Advertisement
 
YOU ARE HERE: LAT HomeCollectionsCraig Huey
IN THE NEWS

Craig Huey

CALIFORNIA | LOCAL
May 20, 2011 | By Jean Merl, Los Angeles Times
Los Angeles City Councilwoman Janice Hahn will face conservative businessman Craig Huey in a July runoff for former Rep. Jane Harman's congressional seat after Secretary of State Debra Bowen, unable to elbow Huey out in final ballots, conceded Thursday. With all but a handful of ballots from Tuesday's primary counted, Bowen trailed Huey by 750 votes in an upset that is likely to draw party resources — and more national attention — to the race. Politics watchers had expected a second-round contest between Hahn and Bowen, both Democrats.
Advertisement
CALIFORNIA | LOCAL
May 19, 2011 | By Jean Merl, Los Angeles Times
Who will compete in the runoff to replace former Rep. Jane Harman (D-Venice) won't be determined until at least Friday, when workers finish counting the estimated 9,811 remaining ballots, L.A. County elections officials said Wednesday. The top finishers late Tuesday night were Los Angeles City Councilwoman Janice Hahn and conservative businessman Craig Huey, with 13,137 and 11,648 votes, respectively. But Secretary of State Debra Bowen trailed Huey by just 206 votes. A candidate has five days after the tally is completed to seek a recount.
CALIFORNIA | LOCAL
May 18, 2011 | By Jean Merl, Los Angeles Times
In a seemingly major upset in the race to replace former Rep. Jane Harman (D-Venice), Republican Craig Huey appears to have captured one of the spots in a July 12 runoff. With all of the election night ballots counted late Tuesday, Huey squeaked past California Secretary of State Debra Bowen, a Democrat, by 206 votes. If the outcome stands after outstanding ballots are counted, Huey will face Los Angeles City Councilwoman Janice Hahn, a Democrat. Antiwar activist and teacher Marcy Winograd, who challenged Harman twice in Democratic primaries, finished fourth.
CALIFORNIA | LOCAL
May 10, 2011 | By Jean Merl, Los Angeles Times
When South Bay businessman Craig Huey filed to run for former Rep. Jane Harman's congressional seat in next week's special election, many political observers dismissed him as an underfunded, inexperienced candidate trying to cut his teeth in a crowded field. That changed recently when Huey pumped half a million dollars of his own money into his campaign —enough to spread his conservative Republican, cut-federal-spending message throughout the strongly Democratic district. The money has gone toward mail, signs and TV and radio spots scheduled to start airing this week, all designed to put the first-time candidate on voters' radars.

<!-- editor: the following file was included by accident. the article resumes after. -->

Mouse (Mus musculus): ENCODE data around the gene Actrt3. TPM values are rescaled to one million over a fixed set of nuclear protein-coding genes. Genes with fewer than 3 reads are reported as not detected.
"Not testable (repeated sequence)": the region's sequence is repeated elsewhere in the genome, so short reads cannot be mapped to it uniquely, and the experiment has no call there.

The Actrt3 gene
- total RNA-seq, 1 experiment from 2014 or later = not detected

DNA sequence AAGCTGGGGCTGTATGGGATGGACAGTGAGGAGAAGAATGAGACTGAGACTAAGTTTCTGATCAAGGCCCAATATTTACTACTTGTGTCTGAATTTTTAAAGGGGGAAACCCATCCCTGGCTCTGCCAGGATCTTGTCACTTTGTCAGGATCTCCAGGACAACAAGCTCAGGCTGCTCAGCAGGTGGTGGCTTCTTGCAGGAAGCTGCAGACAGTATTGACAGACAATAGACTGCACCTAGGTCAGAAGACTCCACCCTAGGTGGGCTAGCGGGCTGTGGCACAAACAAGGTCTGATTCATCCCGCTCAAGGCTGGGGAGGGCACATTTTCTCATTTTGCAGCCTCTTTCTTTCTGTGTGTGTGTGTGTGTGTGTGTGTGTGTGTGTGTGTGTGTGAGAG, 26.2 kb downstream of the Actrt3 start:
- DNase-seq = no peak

CALIFORNIA | LOCAL
May 9, 2011 | By Jean Merl, Los Angeles Times
Lou Baglietto Jr. set some tough rules for a recent congressional candidates' debate: Participants needed a war chest of at least $50,000 or had to have made a good showing in a past election. Some of the 16 people hoping to succeed former Rep. Jane Harman in this month's special vote complained, but Baglietto, who helped organize the debate for the South Bay chambers of commerce, stuck to his guns. Anyone who didn't meet his test was "not going to be competitive" in the race, he said, implying that including the also-runnings would be a waste of time.
CALIFORNIA | LOCAL
May 7, 2011 | Jean Merl
An underdog candidate for a South Bay congressional seat has lent his campaign a second $250,000, pushing him past the $500,000 mark and giving him the biggest war chest of any of the 16 contenders to replace former Rep. Jane Harman, campaign records showed Friday. The latest infusion by Republican businessman and first-time office seeker Craig Huey enabled him to overtake Los Angeles City Councilwoman Janice Hahn, who had raised nearly $424,000 in contributions, and Secretary of State Debra Bowen, who had collected about $338,000 as of the April 27 end of the latest campaign finance reporting period.
CALIFORNIA | LOCAL
April 29, 2011 | By Jean Merl, Los Angeles Times, Los Angeles Times Staff Writer
Volunteers are knocking on doors and working the phones, and the campaign brochures are landing in mailboxes with increasing regularity. Mail-in ballots are available this week, and a couple of dark-horse candidates have shown they have money to spend. The crowded May 17 election to succeed Jane Harman in Congress has entered a new phase. Sixteen candidates are on the ballot, about half of them with at least some money for substantive campaigns. Most observers expect that no single candidate will win a majority next month; the two highest vote-getters, regardless of party, may well compete in a July 12 runoff.
Los Angeles Times Articles
|